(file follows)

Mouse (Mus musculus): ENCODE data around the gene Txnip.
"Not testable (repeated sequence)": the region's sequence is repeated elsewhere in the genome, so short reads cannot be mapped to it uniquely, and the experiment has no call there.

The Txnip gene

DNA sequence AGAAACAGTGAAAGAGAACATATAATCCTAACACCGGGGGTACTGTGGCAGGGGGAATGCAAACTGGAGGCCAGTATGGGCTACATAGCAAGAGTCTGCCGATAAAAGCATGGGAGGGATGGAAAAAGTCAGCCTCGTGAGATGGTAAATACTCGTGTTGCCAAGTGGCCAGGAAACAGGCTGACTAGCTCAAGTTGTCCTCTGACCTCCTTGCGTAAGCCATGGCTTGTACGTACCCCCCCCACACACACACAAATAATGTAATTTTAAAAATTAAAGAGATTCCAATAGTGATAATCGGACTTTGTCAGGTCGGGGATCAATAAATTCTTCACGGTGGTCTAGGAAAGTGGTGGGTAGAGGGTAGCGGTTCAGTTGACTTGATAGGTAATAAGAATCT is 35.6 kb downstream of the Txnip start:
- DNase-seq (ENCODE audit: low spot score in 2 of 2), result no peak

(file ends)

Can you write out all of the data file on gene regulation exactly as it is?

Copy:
Mouse (Mus musculus): ENCODE data around the gene Txnip.
"Not testable (repeated sequence)": the region's sequence is repeated elsewhere in the genome, so short reads cannot be mapped to it uniquely, and the experiment has no call there.

The Txnip gene

DNA sequence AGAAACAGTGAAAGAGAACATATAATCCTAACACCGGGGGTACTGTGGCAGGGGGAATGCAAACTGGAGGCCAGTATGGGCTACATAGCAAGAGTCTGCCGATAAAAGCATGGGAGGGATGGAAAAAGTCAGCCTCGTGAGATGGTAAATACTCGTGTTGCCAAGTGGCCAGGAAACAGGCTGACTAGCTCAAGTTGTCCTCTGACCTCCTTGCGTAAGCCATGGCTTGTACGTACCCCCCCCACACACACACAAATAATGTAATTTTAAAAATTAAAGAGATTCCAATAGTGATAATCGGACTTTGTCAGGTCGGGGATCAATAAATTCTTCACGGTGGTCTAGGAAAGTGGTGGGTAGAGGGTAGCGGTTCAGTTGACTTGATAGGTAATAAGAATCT is 35.6 kb downstream of the Txnip start:
- DNase-seq (ENCODE audit: low spot score in 2 of 2), result no peak